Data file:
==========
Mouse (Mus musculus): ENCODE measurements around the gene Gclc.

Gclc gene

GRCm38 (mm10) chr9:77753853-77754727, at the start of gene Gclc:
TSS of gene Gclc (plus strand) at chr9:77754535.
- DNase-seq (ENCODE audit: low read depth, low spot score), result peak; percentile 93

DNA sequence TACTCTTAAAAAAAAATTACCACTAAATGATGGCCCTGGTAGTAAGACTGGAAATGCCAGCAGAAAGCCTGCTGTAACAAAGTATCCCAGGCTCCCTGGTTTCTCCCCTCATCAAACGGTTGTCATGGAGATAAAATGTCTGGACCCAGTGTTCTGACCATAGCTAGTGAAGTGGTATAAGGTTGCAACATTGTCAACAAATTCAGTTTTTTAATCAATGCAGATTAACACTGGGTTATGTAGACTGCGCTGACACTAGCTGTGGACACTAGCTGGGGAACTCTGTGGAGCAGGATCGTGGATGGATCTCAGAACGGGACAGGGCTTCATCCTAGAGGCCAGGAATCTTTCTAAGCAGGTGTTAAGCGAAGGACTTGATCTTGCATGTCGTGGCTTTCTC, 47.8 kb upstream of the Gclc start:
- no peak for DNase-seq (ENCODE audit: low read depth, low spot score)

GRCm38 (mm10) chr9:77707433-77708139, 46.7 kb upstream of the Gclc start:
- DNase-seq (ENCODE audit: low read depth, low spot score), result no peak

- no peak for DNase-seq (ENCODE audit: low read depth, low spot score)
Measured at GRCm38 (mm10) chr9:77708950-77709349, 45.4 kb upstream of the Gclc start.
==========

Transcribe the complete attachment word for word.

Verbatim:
Mouse (Mus musculus): ENCODE measurements around the gene Gclc.

Gclc gene

GRCm38 (mm10) chr9:77753853-77754727, at the start of gene Gclc:
TSS of gene Gclc (plus strand) at chr9:77754535.
- DNase-seq (ENCODE audit: low read depth, low spot score), result peak; percentile 93

DNA sequence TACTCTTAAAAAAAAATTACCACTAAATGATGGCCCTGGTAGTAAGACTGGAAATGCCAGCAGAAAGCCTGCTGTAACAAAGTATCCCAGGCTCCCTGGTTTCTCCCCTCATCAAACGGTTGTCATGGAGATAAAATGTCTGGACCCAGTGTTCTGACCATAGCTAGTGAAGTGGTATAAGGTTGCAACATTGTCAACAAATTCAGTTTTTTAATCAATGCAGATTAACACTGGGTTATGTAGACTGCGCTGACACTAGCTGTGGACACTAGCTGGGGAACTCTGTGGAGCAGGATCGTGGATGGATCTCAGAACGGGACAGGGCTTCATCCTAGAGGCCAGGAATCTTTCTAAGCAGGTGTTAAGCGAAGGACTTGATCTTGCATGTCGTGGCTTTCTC, 47.8 kb upstream of the Gclc start:
- no peak for DNase-seq (ENCODE audit: low read depth, low spot score)

GRCm38 (mm10) chr9:77707433-77708139, 46.7 kb upstream of the Gclc start:
- DNase-seq (ENCODE audit: low read depth, low spot score), result no peak

- no peak for DNase-seq (ENCODE audit: low read depth, low spot score)
Measured at GRCm38 (mm10) chr9:77708950-77709349, 45.4 kb upstream of the Gclc start.